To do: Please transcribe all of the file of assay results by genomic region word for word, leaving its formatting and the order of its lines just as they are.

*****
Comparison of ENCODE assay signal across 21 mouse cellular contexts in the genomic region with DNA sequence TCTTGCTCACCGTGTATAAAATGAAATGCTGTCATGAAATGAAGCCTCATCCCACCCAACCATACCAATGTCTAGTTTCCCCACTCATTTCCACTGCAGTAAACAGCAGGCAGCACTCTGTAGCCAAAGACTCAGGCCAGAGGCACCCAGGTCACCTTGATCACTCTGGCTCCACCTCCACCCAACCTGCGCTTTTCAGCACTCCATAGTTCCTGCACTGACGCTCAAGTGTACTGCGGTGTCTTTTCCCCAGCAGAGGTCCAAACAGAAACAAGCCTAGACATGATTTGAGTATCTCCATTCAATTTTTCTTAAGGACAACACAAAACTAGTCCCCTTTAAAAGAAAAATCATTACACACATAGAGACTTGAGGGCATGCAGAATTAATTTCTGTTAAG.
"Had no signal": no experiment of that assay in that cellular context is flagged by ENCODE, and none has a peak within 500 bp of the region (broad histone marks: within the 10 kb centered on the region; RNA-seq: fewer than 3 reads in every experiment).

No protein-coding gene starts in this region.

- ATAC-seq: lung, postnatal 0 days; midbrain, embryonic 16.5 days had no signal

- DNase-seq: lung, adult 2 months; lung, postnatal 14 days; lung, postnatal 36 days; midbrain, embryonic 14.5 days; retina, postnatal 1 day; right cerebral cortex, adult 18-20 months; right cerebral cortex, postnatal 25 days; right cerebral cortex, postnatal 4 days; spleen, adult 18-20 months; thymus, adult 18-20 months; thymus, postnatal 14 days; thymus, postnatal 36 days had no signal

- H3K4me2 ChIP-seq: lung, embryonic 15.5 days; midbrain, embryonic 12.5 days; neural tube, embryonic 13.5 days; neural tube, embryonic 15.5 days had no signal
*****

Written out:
Comparison of ENCODE assay signal across 21 mouse cellular contexts in the genomic region with DNA sequence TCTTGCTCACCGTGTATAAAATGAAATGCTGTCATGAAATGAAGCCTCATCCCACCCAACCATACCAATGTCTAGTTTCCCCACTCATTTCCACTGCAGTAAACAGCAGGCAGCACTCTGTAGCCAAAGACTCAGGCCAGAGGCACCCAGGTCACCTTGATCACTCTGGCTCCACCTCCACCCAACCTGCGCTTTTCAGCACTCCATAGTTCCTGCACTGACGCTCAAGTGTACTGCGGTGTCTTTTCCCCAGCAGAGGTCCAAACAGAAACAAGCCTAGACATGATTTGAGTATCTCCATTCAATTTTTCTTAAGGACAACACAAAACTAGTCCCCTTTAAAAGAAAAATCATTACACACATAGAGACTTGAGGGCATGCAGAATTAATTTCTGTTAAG.
"Had no signal": no experiment of that assay in that cellular context is flagged by ENCODE, and none has a peak within 500 bp of the region (broad histone marks: within the 10 kb centered on the region; RNA-seq: fewer than 3 reads in every experiment).

No protein-coding gene starts in this region.

- ATAC-seq: lung, postnatal 0 days; midbrain, embryonic 16.5 days had no signal

- DNase-seq: lung, adult 2 months; lung, postnatal 14 days; lung, postnatal 36 days; midbrain, embryonic 14.5 days; retina, postnatal 1 day; right cerebral cortex, adult 18-20 months; right cerebral cortex, postnatal 25 days; right cerebral cortex, postnatal 4 days; spleen, adult 18-20 months; thymus, adult 18-20 months; thymus, postnatal 14 days; thymus, postnatal 36 days had no signal

- H3K4me2 ChIP-seq: lung, embryonic 15.5 days; midbrain, embryonic 12.5 days; neural tube, embryonic 13.5 days; neural tube, embryonic 15.5 days had no signal